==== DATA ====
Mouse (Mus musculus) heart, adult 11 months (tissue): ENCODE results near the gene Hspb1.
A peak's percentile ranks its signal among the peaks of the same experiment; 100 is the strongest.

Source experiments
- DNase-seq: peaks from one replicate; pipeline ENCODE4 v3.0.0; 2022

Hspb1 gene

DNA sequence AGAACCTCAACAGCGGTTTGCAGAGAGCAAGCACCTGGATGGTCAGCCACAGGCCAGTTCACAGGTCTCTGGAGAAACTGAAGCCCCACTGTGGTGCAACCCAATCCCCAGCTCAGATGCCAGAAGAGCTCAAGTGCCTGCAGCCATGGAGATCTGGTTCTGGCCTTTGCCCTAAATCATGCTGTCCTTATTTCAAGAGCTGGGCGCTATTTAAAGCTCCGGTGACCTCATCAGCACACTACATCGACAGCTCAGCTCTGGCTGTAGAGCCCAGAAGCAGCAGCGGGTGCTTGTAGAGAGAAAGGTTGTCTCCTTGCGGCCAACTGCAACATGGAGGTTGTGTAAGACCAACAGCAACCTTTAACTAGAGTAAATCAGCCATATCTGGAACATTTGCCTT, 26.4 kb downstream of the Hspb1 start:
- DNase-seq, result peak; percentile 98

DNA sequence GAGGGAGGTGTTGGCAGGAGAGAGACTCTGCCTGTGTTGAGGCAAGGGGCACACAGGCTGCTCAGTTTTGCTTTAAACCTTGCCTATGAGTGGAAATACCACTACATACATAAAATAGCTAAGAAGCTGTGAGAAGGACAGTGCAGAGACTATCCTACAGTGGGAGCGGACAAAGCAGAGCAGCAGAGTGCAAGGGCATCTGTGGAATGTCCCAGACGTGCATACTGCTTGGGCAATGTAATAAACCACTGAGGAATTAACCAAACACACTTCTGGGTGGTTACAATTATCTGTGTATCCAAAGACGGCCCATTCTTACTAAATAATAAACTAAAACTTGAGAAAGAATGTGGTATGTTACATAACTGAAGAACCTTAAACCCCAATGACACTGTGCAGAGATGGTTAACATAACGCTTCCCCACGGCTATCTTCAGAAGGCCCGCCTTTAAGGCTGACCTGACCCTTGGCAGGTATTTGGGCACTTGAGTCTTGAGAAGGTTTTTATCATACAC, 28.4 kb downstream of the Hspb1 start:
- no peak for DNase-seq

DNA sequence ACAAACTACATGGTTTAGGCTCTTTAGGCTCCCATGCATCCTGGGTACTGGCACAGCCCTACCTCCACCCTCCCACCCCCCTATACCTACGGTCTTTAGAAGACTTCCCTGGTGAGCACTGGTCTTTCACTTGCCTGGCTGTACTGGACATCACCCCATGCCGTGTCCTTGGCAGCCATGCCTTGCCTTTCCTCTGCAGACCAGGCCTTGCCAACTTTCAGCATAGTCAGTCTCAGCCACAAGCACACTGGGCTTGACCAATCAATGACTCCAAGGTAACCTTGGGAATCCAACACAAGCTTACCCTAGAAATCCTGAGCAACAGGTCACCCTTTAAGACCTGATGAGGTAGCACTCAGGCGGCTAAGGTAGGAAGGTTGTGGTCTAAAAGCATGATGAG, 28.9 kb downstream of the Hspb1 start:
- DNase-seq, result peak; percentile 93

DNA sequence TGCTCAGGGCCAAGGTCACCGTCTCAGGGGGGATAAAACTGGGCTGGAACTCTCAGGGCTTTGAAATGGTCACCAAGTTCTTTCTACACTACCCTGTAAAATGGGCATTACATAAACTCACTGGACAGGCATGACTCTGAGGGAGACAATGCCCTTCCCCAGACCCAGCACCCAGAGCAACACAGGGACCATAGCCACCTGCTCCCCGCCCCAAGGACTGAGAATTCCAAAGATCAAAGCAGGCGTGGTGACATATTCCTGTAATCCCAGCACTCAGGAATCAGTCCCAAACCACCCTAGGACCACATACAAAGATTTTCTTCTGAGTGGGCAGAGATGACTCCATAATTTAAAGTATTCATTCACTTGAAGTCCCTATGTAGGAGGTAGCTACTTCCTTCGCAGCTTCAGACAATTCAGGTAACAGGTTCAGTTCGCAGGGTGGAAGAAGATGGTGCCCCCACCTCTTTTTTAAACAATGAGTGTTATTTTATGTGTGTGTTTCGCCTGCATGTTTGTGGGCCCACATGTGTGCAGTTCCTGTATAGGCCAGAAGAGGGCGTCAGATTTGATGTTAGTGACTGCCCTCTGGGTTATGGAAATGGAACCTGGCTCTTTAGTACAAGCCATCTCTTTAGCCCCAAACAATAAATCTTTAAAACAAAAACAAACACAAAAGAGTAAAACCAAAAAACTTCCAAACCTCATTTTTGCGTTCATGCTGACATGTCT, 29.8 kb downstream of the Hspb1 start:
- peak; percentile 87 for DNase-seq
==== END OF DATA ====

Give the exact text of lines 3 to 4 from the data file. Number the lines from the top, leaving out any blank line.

Source experiments
- DNase-seq: peaks from one replicate; pipeline ENCODE4 v3.0.0; 2022